New program trains more Valley doctors to diagnose autism
Sep 16, 2019, 4:15 AM
(Phoenix Children's Hospital Photo)
PHOENIX — Phoenix Children’s Hospital and the Arizona Department of Economic Security have teamed up to save Arizona families time and money diagnosing autism.
In recent years, the average age of Autism Spectrum Disorder diagnosis have drastically decreased. There are still many barriers to getting a diagnosis.
In order to get an accurate diagnosis, parents must consult a psychologist, child psychiatrist, neurologist or developmental pediatrician for an official diagnosis, which is required to access services in resources.
The earlier you can intervene the better but there are these giant wait lists,” Dr. Richard Frye told KTAR News 92.3 FM. “First to diagnose, up to 12 months, then there are waitlists to actually get into therapies.”
Frye is the Chief of Neurodevelopmental Disorders at the Barrow Neurological institute of Phoenix Children’s Hospital. He is a strong advocate for their new Early Access to Care-Arizona program.
The idea behind EAC-AZ is to streamline early detection by training more primary care physicians and pediatricians to diagnose autism.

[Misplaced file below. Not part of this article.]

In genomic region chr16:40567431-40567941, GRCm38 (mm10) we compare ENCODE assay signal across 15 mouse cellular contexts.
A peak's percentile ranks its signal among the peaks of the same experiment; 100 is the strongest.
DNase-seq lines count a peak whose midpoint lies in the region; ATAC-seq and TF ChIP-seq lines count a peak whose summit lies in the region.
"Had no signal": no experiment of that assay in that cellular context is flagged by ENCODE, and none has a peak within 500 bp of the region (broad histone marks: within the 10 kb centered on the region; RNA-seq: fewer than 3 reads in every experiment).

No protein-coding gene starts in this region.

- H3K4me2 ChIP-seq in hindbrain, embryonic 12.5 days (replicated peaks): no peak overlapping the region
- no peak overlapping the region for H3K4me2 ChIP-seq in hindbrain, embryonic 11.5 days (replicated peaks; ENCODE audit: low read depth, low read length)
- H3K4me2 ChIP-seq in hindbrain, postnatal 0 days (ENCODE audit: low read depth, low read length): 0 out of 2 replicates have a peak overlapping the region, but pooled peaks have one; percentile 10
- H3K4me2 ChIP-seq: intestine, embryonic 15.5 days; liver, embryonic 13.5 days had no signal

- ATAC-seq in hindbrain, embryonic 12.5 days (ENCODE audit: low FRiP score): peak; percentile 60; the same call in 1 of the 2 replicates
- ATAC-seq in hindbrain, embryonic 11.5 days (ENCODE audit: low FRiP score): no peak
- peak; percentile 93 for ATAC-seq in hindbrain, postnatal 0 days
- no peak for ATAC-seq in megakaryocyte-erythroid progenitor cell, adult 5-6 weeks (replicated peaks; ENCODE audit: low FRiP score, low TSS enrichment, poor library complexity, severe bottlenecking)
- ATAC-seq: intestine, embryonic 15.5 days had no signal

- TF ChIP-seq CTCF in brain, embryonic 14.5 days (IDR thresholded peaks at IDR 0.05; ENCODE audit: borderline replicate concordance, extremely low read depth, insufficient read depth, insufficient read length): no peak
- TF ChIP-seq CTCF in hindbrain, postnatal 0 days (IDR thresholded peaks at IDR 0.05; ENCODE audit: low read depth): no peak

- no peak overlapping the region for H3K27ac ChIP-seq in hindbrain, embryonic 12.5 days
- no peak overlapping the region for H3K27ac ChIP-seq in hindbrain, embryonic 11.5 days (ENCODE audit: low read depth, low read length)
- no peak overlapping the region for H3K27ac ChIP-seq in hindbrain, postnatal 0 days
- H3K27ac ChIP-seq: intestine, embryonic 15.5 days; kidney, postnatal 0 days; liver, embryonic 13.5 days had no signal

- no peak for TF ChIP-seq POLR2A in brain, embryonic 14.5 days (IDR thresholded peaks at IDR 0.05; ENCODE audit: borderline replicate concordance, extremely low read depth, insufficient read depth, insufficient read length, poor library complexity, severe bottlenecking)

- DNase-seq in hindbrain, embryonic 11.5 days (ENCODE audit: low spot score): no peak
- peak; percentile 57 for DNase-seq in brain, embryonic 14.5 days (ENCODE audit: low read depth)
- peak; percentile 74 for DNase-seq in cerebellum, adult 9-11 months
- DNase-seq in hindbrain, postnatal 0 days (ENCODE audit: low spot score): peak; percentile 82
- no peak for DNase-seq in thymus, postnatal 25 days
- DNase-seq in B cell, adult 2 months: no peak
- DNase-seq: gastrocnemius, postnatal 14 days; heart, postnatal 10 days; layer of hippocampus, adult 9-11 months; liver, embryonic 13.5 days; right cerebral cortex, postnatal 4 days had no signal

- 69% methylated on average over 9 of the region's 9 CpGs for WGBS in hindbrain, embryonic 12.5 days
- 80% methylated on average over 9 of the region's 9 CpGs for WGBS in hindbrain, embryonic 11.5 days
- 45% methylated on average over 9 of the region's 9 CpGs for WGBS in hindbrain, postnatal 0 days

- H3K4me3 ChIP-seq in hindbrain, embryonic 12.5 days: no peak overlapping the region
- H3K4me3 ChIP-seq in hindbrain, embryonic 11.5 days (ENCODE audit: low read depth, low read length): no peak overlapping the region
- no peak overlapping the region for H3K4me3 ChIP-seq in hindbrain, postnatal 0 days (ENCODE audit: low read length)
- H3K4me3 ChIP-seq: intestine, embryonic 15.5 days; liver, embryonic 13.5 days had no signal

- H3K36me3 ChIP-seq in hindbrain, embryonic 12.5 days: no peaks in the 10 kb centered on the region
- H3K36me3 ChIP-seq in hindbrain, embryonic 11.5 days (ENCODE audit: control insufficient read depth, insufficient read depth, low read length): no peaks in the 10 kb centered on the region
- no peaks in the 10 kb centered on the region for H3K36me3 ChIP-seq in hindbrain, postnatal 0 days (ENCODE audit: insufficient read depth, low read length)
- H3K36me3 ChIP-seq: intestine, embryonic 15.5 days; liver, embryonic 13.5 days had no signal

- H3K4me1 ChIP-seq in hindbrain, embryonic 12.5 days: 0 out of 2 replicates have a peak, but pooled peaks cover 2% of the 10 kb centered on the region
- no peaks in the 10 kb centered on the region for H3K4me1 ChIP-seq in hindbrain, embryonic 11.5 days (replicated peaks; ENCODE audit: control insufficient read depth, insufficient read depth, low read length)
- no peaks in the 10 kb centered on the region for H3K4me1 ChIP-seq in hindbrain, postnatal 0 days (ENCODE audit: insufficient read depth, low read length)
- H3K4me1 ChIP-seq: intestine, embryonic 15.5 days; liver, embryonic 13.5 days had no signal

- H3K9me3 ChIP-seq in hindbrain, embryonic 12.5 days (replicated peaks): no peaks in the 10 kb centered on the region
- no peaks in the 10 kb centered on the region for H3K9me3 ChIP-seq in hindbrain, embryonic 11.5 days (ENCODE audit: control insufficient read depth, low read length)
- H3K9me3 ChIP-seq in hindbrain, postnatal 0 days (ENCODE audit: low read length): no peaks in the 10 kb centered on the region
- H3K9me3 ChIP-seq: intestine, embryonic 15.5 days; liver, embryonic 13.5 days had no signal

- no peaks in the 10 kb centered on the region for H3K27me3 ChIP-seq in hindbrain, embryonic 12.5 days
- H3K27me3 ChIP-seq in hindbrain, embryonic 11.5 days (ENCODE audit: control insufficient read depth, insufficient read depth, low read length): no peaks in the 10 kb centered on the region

“Pediatricians are on the front lines,” Frye said. “ We really want to empower them to recognize all the symptoms and know what to do when they recognize the symptoms. We want to empower them to diagnose autism and plug them into systems early on.”
In educating primary care physicians, Frye said this would not only cut down wait list times for specialists in busy areas like the Valley but also help improve diagnosis rates in rural parts of the state.
He added that this will not only cut down on the time it takes to diagnose autism spectrum disorders but that it will greatly cut down the cost.
“We’re hoping that by making sure that we diagnose the children correctly and meet the standards of the different entities out there that we’ll be able to get parents more services that are covered,” Frye said. “And when it comes to cost the thing we know is that by intervening early you have better outcomes and so there is going to be less therapy in the end if we start out early.”
EAC-AZ training is already underway for dozens of doctors in the Valley and around the state.